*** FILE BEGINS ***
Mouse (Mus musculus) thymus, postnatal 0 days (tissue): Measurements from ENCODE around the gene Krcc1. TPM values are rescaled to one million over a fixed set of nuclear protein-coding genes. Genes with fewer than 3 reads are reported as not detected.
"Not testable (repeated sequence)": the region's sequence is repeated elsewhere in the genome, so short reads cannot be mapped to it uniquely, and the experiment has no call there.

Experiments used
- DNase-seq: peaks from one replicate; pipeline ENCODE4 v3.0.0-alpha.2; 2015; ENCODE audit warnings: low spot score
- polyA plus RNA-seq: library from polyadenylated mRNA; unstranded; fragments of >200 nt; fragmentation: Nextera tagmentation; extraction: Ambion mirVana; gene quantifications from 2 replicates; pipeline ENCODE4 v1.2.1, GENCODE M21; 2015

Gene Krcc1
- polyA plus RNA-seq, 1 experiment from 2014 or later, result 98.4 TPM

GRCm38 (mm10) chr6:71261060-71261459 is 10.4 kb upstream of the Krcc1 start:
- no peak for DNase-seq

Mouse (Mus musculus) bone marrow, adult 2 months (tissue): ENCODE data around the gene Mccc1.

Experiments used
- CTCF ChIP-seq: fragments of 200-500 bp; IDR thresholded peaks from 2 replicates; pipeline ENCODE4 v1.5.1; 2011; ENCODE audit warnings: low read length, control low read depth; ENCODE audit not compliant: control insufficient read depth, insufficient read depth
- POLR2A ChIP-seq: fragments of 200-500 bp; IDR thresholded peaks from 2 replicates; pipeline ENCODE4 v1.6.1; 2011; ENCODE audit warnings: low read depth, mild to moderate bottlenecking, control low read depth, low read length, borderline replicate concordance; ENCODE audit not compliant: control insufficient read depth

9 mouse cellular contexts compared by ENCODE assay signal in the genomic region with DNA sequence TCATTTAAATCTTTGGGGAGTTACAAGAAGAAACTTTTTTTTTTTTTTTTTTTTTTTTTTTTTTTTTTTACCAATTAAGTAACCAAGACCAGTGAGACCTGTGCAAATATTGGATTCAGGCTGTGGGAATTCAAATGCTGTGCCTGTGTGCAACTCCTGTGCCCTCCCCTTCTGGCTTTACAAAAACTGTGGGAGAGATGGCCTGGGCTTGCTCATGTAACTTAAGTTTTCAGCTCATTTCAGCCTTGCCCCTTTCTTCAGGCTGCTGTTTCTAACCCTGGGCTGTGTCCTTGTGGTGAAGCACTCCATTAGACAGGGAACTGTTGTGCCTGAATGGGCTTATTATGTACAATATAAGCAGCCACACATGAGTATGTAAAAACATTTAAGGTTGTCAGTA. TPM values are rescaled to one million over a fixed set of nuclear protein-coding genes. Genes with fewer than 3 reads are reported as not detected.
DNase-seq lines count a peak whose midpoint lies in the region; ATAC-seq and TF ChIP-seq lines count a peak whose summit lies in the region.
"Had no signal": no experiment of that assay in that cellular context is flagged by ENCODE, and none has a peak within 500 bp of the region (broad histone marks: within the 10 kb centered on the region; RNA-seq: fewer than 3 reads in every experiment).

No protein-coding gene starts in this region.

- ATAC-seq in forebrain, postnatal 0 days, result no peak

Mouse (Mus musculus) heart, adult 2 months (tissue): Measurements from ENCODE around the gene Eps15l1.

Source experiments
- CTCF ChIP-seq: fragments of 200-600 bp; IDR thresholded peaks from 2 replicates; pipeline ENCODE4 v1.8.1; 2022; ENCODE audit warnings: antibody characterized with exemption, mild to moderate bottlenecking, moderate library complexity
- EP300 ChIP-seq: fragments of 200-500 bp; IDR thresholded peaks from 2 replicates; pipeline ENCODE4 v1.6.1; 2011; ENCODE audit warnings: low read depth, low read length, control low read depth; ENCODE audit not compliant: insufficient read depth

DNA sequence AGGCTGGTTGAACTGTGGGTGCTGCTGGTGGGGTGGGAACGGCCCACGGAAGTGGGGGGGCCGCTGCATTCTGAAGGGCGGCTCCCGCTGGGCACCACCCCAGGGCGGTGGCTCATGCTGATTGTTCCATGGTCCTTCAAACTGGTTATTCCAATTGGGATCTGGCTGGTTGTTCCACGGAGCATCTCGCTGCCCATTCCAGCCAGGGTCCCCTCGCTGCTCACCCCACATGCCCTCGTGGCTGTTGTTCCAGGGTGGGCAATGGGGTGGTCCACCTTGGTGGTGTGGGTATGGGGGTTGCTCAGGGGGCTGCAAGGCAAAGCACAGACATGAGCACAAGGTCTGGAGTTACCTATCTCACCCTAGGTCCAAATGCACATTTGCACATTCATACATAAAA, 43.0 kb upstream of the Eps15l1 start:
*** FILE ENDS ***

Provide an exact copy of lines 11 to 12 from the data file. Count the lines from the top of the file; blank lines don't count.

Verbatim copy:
Experiments used
- CTCF ChIP-seq: fragments of 200-500 bp; IDR thresholded peaks from 2 replicates; pipeline ENCODE4 v1.5.1; 2011; ENCODE audit warnings: low read length, control low read depth; ENCODE audit not compliant: control insufficient read depth, insufficient read depth